case 'joy':
        tj.shine('yellow');
        break;
    case 'fear':
        tj.shine('magenta');
        break;
    case 'disgust':
        tj.shine('green');
        break;
    case 'sadness':
        tj.shine('blue');
        break;
    default:
        break;
    }
}


Troubleshoot

Is the LED not lighting up? No worries, we can fix it.

You may test your LED setup to make sure the connections are correct and the library is properly installed. When you run the test module, it should turn your LED on.

cd tjbot/bootstrap/tests 
npm install 
sudo node test.led.js
If the LED does not light up, you can try moving the power from 3.3 to 5 volts. If neither the 3.3v or 5v pins work, you will need a 1N4001 diode. The diode is inserted between the power pin of the LED (the shorter of the two middle pins) and the 5v pin on the Raspberry Pi. If you have problems with the setup, please refer to Adafruit's Neopixel on Raspbeery Pi guide to troubleshoot.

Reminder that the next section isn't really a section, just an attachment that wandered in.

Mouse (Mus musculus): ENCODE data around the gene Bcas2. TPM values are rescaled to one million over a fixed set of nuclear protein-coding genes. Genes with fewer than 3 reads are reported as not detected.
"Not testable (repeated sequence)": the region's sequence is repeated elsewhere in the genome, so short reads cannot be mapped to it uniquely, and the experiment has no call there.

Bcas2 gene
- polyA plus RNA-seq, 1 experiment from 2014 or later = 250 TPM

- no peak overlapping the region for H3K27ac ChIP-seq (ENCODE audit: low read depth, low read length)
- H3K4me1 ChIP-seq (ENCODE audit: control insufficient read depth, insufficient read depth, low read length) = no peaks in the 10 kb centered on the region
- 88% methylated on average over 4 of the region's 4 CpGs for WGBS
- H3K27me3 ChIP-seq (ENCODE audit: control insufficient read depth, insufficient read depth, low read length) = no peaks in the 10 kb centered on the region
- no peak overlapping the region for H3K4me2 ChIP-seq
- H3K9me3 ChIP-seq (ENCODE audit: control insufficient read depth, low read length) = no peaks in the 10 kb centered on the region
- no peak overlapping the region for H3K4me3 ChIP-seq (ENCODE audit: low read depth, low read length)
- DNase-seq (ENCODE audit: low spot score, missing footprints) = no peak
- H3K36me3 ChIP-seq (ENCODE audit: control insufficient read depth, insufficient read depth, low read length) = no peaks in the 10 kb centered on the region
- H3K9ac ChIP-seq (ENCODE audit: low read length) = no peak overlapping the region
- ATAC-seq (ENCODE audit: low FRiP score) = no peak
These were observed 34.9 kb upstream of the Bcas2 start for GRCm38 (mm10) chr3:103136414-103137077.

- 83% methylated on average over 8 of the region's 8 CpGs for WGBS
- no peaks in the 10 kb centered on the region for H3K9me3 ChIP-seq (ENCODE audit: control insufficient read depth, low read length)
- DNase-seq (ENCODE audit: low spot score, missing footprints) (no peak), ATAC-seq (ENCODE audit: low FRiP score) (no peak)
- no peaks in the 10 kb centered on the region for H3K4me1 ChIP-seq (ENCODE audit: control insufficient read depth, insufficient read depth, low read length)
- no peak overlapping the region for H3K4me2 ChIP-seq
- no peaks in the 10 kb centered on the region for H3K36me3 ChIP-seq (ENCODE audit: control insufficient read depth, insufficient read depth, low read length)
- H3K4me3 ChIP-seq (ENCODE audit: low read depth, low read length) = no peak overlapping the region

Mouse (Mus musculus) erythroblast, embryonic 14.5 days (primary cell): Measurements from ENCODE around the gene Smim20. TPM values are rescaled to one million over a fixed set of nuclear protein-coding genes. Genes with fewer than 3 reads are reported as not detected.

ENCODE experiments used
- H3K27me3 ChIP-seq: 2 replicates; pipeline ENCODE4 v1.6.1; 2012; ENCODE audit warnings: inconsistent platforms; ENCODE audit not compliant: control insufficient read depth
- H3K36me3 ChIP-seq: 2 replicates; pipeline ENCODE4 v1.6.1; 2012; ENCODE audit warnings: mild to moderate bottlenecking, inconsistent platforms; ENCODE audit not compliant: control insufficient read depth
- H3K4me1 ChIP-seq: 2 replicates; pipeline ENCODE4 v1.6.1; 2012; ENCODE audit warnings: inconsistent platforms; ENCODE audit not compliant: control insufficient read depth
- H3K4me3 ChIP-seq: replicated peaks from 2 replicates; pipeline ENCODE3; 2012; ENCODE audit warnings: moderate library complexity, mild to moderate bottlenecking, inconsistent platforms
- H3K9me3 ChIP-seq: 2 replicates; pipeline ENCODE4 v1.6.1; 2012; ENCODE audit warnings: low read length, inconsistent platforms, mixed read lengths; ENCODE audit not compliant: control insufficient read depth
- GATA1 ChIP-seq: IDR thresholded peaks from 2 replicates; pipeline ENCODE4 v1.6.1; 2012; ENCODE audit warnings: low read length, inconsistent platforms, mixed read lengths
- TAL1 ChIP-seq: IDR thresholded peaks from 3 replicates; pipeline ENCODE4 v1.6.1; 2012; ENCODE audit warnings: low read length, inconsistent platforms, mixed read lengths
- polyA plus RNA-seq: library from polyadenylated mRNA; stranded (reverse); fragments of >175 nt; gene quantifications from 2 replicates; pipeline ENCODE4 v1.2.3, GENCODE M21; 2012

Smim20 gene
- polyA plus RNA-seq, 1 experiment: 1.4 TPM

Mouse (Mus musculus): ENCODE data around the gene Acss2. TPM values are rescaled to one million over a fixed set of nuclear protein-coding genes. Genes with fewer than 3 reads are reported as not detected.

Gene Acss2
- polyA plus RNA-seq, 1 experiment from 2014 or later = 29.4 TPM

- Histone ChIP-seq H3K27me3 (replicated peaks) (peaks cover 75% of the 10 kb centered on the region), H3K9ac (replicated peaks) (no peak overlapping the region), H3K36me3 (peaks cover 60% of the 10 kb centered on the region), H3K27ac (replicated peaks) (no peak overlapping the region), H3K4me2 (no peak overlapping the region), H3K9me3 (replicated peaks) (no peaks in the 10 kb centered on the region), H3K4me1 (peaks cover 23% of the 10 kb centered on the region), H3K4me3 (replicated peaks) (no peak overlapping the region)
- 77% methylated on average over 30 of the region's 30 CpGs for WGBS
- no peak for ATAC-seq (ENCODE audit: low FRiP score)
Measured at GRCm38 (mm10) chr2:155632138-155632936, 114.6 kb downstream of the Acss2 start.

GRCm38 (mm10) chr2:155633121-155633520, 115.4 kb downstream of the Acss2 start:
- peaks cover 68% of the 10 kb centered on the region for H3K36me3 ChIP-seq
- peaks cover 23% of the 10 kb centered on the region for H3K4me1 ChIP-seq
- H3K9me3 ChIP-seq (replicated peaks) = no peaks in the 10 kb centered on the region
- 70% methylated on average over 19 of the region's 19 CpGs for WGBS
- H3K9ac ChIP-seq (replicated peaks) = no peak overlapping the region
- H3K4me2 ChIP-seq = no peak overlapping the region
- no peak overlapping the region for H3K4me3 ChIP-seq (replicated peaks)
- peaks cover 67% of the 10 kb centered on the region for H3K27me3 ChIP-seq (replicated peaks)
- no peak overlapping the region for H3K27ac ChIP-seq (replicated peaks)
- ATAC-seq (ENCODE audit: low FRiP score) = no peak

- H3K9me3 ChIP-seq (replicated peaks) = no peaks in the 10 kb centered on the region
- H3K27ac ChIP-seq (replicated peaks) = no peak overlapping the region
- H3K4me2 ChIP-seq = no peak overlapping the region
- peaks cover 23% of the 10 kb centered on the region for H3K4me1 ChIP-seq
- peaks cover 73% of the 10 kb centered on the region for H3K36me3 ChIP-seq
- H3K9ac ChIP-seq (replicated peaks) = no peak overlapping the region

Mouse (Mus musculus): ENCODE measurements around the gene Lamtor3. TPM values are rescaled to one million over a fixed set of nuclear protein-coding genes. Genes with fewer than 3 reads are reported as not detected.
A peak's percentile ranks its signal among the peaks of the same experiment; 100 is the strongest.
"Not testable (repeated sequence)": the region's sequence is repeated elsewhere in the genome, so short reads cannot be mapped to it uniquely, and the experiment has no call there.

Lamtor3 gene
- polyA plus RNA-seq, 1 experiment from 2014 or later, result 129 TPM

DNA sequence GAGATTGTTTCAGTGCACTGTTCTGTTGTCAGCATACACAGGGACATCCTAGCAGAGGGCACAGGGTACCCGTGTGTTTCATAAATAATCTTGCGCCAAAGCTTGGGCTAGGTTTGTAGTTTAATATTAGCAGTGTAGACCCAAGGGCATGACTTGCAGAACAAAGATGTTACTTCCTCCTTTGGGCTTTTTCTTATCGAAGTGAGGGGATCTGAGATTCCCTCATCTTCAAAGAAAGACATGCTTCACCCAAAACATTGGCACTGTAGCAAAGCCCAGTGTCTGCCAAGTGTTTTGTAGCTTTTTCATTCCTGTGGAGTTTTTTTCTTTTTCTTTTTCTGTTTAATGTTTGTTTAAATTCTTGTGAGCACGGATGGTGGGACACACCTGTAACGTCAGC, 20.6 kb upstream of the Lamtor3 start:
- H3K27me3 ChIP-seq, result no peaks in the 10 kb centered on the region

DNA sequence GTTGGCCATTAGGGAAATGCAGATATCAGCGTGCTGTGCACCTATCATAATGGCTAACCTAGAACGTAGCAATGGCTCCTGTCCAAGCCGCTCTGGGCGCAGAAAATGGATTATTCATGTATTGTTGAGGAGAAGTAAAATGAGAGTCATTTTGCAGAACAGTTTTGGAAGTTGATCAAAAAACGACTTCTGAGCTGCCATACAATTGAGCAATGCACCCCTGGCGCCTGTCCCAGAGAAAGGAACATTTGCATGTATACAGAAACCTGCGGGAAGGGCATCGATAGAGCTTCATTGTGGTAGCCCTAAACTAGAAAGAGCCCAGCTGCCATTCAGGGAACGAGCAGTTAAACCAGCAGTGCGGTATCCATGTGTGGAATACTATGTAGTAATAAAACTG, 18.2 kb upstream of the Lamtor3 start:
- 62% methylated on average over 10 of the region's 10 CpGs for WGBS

The LED library uses the PWM module (GPIO 18) to drive the data line of the LEDs. This conflicts with the built-in audio hardware, which uses the same pin to drive the audio output. Depending on your configuration of Raspbian, the sound drivers may be more aggressive in taking away control of GPIO 18 from other processes. If your LED shows random colors instead of the expected color, use this trick to fix it.

sudo cp blacklist-rgb-led.conf /etc/modprobe.d/
sudo update-initramfs -u

Reboot and confirm no "snd" modules are running by executing the command "lsmod".

lsmod

Enjoy! Don't forget to share a picture/video of your setup #TJBot! :-)